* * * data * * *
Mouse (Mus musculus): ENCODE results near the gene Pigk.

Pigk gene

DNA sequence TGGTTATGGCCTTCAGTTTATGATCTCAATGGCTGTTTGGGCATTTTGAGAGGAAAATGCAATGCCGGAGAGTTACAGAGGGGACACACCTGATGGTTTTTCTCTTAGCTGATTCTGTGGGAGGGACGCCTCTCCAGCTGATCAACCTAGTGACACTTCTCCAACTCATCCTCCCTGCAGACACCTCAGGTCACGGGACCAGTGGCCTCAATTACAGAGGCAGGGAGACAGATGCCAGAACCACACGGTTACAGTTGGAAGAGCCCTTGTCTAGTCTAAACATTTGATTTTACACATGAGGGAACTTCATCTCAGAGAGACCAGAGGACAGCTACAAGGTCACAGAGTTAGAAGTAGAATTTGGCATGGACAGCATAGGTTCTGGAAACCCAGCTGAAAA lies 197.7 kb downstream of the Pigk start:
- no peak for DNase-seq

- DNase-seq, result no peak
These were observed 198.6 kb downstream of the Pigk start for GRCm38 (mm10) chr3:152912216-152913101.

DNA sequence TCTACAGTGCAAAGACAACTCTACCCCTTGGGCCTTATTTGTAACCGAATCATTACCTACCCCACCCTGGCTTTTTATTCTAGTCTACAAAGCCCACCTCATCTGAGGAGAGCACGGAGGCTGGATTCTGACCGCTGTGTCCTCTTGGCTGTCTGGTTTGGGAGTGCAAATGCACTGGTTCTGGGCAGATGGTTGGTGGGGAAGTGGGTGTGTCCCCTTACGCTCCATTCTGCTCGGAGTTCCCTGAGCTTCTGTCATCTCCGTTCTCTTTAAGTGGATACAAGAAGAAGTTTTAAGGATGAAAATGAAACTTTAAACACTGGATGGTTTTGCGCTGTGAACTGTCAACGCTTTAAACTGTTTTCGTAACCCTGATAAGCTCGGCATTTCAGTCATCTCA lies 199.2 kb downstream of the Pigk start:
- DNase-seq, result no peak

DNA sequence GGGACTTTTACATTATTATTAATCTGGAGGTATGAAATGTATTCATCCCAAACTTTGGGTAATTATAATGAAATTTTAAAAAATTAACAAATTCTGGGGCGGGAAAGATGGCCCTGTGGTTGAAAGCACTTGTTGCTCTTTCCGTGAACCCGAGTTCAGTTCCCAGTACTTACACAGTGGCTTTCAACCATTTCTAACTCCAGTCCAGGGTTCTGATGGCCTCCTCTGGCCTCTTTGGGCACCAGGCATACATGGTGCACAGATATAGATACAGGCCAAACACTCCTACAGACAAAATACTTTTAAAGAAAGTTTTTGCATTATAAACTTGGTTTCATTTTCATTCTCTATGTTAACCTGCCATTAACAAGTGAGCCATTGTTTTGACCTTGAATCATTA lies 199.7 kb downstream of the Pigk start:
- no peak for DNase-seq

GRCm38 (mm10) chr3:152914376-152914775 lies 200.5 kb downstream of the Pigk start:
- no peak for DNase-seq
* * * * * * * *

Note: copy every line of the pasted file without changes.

Mouse (Mus musculus): ENCODE results near the gene Pigk.

Pigk gene

DNA sequence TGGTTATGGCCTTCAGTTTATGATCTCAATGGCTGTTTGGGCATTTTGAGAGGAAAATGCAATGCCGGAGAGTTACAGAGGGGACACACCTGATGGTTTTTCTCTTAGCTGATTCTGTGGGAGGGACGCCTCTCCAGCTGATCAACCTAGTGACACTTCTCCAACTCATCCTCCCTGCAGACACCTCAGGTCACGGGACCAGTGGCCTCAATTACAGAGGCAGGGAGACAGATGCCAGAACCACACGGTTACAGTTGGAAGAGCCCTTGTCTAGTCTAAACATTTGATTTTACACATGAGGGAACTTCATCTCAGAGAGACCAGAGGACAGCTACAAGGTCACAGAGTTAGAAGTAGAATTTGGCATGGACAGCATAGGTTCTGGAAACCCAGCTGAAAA lies 197.7 kb downstream of the Pigk start:
- no peak for DNase-seq

- DNase-seq, result no peak
These were observed 198.6 kb downstream of the Pigk start for GRCm38 (mm10) chr3:152912216-152913101.

DNA sequence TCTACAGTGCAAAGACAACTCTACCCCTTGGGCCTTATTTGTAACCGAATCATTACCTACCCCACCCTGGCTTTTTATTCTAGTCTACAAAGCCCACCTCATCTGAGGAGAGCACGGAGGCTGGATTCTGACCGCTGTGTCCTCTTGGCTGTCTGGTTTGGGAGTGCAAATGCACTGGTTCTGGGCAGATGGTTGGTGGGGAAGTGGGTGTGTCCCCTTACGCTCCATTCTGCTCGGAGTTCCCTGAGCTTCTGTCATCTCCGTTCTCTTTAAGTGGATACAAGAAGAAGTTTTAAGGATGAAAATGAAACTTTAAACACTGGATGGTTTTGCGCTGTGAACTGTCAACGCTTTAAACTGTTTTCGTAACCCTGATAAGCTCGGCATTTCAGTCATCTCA lies 199.2 kb downstream of the Pigk start:
- DNase-seq, result no peak

DNA sequence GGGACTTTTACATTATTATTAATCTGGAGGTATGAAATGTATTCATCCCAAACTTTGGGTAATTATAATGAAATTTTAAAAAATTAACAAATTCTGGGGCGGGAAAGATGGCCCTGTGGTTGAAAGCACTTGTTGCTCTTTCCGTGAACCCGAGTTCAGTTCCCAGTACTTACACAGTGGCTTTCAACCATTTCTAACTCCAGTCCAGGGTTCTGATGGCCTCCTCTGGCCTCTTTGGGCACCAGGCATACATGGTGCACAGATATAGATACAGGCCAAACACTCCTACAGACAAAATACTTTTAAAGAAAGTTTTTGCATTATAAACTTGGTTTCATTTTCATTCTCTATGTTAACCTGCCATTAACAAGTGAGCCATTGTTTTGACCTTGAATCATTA lies 199.7 kb downstream of the Pigk start:
- no peak for DNase-seq

GRCm38 (mm10) chr3:152914376-152914775 lies 200.5 kb downstream of the Pigk start:
- no peak for DNase-seq